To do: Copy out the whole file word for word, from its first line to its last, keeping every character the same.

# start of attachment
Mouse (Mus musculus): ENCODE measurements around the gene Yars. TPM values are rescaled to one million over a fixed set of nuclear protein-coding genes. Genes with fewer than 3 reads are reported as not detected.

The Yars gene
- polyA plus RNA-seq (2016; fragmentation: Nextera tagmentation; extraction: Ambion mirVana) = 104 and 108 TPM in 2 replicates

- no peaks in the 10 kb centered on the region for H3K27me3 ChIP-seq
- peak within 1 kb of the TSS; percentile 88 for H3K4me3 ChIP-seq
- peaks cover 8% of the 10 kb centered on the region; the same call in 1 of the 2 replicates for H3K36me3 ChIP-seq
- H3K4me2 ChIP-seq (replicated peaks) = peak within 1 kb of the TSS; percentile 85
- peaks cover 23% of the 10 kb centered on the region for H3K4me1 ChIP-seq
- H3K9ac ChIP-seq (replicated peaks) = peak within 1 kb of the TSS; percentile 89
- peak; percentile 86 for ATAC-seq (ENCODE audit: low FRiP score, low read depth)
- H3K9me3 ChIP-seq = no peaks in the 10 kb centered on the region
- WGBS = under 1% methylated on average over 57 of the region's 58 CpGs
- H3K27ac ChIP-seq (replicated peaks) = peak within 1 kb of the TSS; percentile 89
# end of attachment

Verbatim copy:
Mouse (Mus musculus): ENCODE measurements around the gene Yars. TPM values are rescaled to one million over a fixed set of nuclear protein-coding genes. Genes with fewer than 3 reads are reported as not detected.

The Yars gene
- polyA plus RNA-seq (2016; fragmentation: Nextera tagmentation; extraction: Ambion mirVana) = 104 and 108 TPM in 2 replicates

- no peaks in the 10 kb centered on the region for H3K27me3 ChIP-seq
- peak within 1 kb of the TSS; percentile 88 for H3K4me3 ChIP-seq
- peaks cover 8% of the 10 kb centered on the region; the same call in 1 of the 2 replicates for H3K36me3 ChIP-seq
- H3K4me2 ChIP-seq (replicated peaks) = peak within 1 kb of the TSS; percentile 85
- peaks cover 23% of the 10 kb centered on the region for H3K4me1 ChIP-seq
- H3K9ac ChIP-seq (replicated peaks) = peak within 1 kb of the TSS; percentile 89
- peak; percentile 86 for ATAC-seq (ENCODE audit: low FRiP score, low read depth)
- H3K9me3 ChIP-seq = no peaks in the 10 kb centered on the region
- WGBS = under 1% methylated on average over 57 of the region's 58 CpGs
- H3K27ac ChIP-seq (replicated peaks) = peak within 1 kb of the TSS; percentile 89